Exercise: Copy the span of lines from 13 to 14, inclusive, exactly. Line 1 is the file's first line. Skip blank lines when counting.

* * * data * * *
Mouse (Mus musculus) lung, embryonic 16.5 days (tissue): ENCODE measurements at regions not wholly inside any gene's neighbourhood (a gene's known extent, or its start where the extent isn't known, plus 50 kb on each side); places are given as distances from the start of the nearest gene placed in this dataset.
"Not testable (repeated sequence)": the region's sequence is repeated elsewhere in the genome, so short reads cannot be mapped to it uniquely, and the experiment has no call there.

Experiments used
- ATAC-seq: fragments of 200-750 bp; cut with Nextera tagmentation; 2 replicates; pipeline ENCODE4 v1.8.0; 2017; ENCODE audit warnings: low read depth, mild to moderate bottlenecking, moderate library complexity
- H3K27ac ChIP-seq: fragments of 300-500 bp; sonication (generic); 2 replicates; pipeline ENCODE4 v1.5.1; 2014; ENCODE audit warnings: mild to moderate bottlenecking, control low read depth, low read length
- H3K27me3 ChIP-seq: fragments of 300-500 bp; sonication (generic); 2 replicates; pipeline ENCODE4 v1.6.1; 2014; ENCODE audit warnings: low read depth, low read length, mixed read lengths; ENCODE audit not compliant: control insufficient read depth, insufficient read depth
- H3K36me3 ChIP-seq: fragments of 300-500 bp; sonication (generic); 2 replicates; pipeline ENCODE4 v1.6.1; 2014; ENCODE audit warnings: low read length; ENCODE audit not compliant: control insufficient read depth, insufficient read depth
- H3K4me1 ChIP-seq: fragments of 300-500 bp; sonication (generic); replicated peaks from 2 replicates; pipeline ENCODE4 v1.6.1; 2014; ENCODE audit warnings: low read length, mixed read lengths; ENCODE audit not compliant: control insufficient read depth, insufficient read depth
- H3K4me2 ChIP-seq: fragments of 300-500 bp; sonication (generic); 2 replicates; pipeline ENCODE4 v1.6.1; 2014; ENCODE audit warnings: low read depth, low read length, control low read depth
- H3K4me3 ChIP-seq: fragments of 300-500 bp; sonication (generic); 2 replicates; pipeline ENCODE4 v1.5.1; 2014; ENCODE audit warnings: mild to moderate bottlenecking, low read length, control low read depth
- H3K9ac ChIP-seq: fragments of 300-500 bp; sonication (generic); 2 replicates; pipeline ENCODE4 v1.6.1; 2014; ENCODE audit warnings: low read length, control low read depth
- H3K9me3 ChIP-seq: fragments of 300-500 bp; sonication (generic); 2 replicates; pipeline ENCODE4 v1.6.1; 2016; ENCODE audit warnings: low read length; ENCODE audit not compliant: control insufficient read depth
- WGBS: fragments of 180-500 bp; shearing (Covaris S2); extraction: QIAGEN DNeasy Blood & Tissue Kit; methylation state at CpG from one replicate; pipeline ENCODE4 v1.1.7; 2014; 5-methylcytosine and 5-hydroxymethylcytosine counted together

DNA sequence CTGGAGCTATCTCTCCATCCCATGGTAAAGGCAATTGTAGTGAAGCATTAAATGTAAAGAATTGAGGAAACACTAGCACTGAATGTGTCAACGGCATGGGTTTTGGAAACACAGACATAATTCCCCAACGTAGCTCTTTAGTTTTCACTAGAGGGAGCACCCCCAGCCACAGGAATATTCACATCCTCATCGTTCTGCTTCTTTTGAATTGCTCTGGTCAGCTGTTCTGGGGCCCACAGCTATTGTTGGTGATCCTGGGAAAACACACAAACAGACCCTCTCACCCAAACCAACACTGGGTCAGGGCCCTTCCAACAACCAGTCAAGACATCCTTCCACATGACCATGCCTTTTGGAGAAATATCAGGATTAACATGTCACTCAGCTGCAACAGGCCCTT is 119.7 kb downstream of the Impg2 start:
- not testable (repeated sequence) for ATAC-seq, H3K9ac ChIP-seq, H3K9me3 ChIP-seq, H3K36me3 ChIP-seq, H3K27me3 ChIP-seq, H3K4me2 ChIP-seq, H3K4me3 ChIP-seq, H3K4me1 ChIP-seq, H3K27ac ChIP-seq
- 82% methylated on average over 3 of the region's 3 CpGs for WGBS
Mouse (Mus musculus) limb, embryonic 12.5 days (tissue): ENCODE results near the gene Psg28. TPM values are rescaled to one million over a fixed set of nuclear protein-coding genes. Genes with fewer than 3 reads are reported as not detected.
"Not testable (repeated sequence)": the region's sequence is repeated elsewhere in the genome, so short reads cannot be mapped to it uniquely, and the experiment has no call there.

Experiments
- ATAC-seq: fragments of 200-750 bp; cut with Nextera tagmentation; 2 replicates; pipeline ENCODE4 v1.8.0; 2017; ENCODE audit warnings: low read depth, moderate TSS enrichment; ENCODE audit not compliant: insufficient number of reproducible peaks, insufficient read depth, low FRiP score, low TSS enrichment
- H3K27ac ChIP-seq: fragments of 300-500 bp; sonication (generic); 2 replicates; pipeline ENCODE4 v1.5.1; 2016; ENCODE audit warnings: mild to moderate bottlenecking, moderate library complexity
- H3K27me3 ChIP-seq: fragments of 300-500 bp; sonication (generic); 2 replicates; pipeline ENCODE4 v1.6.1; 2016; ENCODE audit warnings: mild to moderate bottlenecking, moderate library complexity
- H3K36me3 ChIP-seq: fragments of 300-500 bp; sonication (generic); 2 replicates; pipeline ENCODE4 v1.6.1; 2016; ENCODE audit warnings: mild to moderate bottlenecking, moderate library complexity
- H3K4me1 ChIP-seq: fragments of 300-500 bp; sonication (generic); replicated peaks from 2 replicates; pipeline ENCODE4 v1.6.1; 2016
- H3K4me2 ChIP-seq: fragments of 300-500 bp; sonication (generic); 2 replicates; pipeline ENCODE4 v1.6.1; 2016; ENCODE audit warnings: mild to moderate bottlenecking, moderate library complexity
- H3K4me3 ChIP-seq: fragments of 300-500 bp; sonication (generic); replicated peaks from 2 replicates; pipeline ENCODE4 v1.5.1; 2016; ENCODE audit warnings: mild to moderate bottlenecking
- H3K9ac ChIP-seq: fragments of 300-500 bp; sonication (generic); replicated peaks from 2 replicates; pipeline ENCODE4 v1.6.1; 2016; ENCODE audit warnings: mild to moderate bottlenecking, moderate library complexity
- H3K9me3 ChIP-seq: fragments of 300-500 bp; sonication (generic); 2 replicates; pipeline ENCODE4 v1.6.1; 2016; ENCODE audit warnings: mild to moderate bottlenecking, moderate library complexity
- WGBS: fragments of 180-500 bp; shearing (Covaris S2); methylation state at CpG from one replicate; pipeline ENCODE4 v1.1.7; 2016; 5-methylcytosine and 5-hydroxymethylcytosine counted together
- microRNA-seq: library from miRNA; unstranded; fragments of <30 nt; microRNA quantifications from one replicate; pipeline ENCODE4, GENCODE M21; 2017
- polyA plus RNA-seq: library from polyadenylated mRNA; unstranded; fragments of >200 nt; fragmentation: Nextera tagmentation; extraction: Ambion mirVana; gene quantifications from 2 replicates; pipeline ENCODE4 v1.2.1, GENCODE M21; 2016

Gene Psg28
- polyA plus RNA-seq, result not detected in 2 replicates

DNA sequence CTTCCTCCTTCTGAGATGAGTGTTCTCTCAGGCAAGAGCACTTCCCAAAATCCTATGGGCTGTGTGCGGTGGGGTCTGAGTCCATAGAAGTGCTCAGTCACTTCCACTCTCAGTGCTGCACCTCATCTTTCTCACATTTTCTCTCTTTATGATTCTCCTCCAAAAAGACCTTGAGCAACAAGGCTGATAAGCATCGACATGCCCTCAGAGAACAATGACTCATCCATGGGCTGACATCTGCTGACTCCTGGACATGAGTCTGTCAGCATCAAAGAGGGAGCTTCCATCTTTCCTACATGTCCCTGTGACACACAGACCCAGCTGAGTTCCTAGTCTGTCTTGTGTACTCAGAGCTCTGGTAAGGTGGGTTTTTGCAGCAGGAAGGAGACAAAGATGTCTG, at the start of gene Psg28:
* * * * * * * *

- WGBS: fragments of 180-500 bp; shearing (Covaris S2); extraction: QIAGEN DNeasy Blood & Tissue Kit; methylation state at CpG from one replicate; pipeline ENCODE4 v1.1.7; 2014; 5-methylcytosine and 5-hydroxymethylcytosine counted together

DNA sequence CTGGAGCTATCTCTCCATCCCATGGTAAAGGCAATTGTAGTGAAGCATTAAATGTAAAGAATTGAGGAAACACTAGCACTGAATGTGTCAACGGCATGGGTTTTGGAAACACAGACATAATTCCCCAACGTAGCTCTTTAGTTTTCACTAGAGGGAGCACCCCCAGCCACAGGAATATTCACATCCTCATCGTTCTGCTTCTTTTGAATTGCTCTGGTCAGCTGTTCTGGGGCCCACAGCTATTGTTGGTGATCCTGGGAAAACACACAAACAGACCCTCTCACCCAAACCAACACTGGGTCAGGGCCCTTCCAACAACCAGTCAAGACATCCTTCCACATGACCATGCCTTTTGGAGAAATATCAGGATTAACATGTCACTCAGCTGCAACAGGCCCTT is 119.7 kb downstream of the Impg2 start: